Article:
It’s kind of interesting to note that Cheadle recently told the Detroit Free Press that he’d like to do a big, lighthearted comedy with no sociopolitical underpinnings. Whether or not anyone will cast him in one remains to be seen, although we can’t imagine it’d be too big a stretch for a studio to envision him in a comic role. A director need only dust off some old footage of Cheadle in that now-classic Fresh Prince ep where he guested as Hillary’s erstwhile love and Will’s loose cannon “friend from the hood,” Ice Tray.
Check out my piece on “Street Lit pioneer” Omar Tyree’s absurd open letter of retirement over at PostBourgie:
A few things strike us as eyebrow-raising about this opening paragraph of Tyree’s open letter to both his loyal reading audience and the retailers who’ve been primarily responsible for the sale of 1.5 million copies of fifteen of his arguably mediocre serviceable books.
Tyree is insulting his readership by assuming that, because his readers complained about the content/quality of the fourteen books following his first two, they’re unwilling or unable to “develop a liking for fresh material.” Dude, you just admitted to writing sixteen novels in the “urban fiction game.” How can you gauge what other kinds of material audiences may prefer, when you’ve deepened the ridges of your own one-track rut for close to two decades now?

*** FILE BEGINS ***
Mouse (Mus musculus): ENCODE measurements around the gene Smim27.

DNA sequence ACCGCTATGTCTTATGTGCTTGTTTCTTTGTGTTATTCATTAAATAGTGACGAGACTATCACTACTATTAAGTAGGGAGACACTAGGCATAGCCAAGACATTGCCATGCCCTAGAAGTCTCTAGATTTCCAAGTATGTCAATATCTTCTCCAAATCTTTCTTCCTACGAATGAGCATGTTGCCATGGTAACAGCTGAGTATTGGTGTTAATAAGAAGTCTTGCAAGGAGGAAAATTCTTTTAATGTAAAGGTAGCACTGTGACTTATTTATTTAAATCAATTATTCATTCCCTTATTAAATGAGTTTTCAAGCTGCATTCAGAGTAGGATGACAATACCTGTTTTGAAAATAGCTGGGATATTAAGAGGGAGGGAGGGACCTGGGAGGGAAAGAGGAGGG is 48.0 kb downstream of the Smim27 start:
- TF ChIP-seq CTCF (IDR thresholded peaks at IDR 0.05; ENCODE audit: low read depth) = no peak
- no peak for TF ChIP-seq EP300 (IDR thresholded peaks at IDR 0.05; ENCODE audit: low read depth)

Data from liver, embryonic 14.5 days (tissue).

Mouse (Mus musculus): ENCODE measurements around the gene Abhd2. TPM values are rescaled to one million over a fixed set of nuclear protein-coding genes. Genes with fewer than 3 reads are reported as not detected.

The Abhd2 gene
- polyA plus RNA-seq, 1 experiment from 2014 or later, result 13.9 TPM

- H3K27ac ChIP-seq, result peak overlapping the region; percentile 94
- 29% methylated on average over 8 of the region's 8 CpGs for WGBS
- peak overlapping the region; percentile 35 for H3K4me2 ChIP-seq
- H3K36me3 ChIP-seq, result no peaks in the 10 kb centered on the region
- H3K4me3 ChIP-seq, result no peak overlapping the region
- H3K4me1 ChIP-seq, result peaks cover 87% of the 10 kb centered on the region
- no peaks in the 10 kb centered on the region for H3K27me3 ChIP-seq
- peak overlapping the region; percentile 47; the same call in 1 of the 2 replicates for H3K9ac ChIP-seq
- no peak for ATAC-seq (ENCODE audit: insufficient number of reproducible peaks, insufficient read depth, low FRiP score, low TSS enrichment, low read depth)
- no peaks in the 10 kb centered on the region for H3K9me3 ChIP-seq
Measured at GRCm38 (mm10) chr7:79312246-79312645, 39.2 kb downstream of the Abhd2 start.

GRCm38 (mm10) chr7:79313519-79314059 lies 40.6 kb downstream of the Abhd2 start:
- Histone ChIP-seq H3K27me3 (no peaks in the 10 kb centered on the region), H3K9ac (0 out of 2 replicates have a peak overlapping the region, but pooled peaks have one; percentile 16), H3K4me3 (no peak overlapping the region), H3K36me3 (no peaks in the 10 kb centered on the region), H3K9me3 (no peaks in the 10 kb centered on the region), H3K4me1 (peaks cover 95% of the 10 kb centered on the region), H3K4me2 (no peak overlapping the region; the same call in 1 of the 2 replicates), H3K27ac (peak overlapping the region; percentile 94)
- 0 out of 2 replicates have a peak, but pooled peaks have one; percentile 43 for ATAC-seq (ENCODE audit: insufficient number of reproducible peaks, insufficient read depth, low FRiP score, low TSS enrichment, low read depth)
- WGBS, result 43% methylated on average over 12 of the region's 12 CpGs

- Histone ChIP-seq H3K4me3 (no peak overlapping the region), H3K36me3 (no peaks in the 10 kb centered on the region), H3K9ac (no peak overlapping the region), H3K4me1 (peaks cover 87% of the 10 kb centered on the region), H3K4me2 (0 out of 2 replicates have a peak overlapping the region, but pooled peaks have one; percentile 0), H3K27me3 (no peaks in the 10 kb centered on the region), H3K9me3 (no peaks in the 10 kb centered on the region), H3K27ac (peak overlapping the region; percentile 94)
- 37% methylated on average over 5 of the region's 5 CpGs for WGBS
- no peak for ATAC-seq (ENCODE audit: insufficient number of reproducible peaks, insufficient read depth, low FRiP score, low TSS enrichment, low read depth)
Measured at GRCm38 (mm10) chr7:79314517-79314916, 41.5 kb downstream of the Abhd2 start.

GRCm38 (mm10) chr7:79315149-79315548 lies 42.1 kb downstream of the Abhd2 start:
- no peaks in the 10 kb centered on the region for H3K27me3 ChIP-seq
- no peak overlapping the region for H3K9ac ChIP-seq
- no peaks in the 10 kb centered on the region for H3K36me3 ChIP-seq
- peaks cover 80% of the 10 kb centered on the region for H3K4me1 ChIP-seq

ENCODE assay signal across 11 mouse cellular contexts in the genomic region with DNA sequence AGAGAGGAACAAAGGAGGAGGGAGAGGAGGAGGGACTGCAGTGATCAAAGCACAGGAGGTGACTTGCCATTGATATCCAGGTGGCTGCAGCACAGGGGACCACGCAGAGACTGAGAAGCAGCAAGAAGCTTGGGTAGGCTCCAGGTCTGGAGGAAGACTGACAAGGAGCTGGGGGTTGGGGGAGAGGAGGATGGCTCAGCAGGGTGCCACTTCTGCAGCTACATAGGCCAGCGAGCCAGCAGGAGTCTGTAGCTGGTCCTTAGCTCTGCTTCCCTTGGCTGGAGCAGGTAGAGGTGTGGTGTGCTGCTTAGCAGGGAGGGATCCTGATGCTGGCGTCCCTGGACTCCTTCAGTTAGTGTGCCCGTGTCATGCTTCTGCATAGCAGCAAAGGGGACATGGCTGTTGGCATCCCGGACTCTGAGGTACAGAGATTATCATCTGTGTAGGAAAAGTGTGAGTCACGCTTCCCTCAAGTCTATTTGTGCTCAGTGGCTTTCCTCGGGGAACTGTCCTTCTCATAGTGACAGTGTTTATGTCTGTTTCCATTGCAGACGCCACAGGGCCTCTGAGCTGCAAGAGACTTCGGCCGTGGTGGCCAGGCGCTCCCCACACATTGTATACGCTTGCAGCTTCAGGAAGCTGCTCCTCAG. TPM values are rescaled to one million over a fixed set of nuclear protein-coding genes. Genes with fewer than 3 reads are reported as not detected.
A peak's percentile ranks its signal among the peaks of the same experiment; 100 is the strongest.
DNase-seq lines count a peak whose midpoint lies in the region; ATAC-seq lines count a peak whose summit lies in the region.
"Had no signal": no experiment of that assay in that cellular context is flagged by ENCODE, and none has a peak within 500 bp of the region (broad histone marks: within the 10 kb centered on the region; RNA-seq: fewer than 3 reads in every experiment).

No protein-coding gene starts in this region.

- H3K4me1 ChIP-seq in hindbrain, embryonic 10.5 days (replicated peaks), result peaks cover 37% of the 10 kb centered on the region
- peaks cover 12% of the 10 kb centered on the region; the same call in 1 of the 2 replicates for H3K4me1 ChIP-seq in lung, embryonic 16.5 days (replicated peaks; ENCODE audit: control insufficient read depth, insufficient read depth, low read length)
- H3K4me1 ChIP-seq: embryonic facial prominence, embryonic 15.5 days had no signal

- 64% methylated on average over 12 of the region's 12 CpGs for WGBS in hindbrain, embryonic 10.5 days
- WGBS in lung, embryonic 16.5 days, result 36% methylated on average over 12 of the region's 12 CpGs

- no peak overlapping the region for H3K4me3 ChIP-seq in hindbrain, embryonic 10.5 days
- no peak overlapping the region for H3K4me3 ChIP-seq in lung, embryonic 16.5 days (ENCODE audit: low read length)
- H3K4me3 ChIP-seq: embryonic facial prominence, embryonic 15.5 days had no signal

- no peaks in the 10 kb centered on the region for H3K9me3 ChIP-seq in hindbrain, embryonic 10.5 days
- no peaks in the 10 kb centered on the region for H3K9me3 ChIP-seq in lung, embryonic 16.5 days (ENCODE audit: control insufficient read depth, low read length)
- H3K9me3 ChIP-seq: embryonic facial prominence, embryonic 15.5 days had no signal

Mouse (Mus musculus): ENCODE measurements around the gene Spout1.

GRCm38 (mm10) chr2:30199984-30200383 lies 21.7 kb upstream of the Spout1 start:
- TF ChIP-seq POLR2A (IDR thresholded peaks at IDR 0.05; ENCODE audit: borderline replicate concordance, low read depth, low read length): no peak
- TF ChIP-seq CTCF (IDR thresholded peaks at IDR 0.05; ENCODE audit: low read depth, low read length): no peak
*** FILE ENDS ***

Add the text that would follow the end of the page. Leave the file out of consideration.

Read the rest here.
PostBourgie just published my sort of tongue-in-cheek piece voicing my befuddlement over Tyra Banks’ Daytime Emmy win:
Not to discount Ms. Banks’ accomplishments, but have you ever watched an episode of The Tyra Banks Show? You have??? So this is your fault.
Seriously, though. We’re really over here trying to figure out how Tyra “Me Me Me” Banks won a Daytime Emmy Award—and in the category of Outstanding Talk Show – Informative, no less. I know I, for one, learned a great deal about John Edwards’ eating habits when he appeared on Tyra. Watching him refuse Wendy’s French fries because he only eats them with Elizabeth on their wedding anniversary was quite informative.
Read the rest here.
My piece on Clifford “T.I.” Harris just went up over at Postbourgie.com.
Here’s an excerpt:
One month after his arrest, Ridley Scott’s American Gangster opened, with T.I. in a somewhat overhyped role that amounted to little more than a glorified cameo. (Your boy had 20 lines, tops.) Even with his limited screen time, T.I. seemed to possess that same hungry, young, brother-whose-life-is-one-wrong-turn-from-completely-derailing quality that Hollywood loves in its twenty-something Black actors (see: the entire black oeuvre of the 1990s). With the right management, business-savvy, and agent, dude probably could’ve reopened the glass divide between the mass of rappers-turned-actors who never had a chance of taking off in a non-niche market (read: DMX, 50 Cent, Nas, et al.) and the dudes who filmgoers under the age of 21 only know as actors, so consistent and prolific are their roles (read: Will Smith, Ice Cube).
Too bad about those multiple felonies. Now T.I. is just another cautionary tale, right?
Not so fast. If history is any indication, the last place you want to count T.I. down and out is in jail.
Read the rest here.